15 Sep 2021
NEW YORK: (Reuters: ICE cotton futures rose 1% on Tuesday on concerns over crop damage due to Hurricane Nicholas, with a weaker dollar offering further support to the natural fiber. Cotton contracts for December rose 0.96 cent, or 1%, to 93.77 cents per lb, at 12:45 p.m. ET (1645 GMT).
“Crops in the Delta and southeast are certainly at risk of some very heavy rains due to Nicholas. We have a chance of some damage on the crop,” said Jack Scoville, vice president at Chicago-based Price Futures Group.
“The weaker dollar is also having a beneficial effect. However, key resistance is going to be up around 94 to 95 cents and if we can get through there then the markets really taking off to the upside.”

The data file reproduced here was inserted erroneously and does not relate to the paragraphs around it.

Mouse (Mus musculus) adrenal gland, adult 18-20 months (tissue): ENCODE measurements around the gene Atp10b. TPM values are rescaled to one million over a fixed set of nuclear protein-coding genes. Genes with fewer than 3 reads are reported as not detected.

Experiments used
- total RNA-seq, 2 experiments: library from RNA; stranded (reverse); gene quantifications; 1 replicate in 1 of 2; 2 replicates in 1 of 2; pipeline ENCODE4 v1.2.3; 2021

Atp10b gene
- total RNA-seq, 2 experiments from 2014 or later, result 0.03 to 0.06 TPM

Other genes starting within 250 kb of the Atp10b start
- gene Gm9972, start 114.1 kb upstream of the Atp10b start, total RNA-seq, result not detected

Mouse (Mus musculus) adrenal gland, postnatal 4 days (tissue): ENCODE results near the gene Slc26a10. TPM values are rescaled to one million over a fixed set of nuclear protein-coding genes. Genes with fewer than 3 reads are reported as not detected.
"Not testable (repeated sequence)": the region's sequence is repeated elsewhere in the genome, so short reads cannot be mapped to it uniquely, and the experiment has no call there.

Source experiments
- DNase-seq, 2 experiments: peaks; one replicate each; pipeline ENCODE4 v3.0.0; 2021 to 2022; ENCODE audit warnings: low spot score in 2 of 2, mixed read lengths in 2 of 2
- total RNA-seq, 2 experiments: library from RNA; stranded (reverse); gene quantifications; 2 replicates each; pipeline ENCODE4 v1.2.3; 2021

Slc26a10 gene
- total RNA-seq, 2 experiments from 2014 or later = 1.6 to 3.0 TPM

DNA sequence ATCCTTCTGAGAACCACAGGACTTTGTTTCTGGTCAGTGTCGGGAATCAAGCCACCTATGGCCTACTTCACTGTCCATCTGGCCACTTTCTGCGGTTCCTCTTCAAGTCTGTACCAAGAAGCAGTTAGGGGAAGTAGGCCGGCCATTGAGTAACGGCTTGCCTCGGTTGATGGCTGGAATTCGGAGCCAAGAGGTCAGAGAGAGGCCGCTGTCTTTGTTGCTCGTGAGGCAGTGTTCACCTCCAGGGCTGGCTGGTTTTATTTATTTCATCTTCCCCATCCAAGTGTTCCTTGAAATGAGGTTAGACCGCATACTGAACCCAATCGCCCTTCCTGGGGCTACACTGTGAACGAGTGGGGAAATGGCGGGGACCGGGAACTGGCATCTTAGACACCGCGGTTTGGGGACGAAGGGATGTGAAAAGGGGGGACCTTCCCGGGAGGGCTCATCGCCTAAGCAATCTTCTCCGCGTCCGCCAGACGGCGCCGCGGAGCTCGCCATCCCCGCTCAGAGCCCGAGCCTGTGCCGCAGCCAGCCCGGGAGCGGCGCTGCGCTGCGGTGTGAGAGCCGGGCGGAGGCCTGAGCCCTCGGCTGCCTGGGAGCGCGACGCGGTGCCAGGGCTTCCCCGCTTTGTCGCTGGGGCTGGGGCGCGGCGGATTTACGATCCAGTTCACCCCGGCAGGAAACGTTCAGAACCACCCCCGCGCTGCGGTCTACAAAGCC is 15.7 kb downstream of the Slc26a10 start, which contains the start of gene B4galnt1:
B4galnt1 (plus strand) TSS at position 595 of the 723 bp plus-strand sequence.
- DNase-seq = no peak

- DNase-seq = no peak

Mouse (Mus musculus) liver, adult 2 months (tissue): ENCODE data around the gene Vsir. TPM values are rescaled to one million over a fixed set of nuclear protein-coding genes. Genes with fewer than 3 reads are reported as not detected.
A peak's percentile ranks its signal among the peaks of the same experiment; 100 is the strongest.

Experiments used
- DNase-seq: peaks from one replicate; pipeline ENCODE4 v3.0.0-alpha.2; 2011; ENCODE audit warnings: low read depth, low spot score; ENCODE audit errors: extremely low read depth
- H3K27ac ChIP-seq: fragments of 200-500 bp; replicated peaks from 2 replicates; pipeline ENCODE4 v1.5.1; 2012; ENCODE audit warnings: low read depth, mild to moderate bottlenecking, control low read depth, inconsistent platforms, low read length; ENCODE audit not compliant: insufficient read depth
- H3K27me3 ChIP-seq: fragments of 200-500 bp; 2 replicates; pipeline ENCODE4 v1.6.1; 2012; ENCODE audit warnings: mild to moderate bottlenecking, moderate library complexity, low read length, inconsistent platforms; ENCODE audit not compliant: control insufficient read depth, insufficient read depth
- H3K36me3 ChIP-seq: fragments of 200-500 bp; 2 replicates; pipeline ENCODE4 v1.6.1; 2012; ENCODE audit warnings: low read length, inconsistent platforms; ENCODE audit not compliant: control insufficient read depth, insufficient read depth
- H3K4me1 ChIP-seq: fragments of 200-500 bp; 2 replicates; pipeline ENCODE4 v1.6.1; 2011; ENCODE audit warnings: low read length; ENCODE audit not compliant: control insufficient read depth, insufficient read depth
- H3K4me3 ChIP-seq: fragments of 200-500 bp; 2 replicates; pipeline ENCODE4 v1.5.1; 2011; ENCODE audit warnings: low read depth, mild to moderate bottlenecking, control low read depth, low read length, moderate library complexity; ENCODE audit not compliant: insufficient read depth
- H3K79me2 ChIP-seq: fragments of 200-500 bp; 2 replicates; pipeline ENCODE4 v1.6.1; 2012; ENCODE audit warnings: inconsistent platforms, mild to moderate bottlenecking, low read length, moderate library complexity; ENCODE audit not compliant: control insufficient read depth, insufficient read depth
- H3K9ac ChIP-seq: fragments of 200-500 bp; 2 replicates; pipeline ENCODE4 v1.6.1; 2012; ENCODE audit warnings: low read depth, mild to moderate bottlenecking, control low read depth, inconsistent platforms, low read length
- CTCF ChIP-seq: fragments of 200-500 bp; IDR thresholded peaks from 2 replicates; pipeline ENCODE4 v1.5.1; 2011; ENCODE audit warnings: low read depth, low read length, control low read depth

Heavy rains lashed Texas and Louisiana as Hurricane Nicholas weakened into a tropical storm, bringing the threat of widespread floods and power outages as it swept down the US Gulf Coast. The dollar index fell against its rivals, making cotton less expensive for buyers holding other currencies.
Meanwhile, the US Department of Agriculture’s weekly crop progress report on Monday showed 64% of the cotton crop was in a good-to-excellent condition in the week ending Sept. 12, up from 61% in the prior week.
Total futures market volume fell by 7,361 to 11,951 lots. Data showed total open interest fell 1,559 to 271,448 contracts in the previous session. Certificated cotton stocks deliverable as of Sept. 10 totaled 64,455 480-lb bales, unchanged from 64,455 in the previous session.—Reuters
(Source: Business Recorder)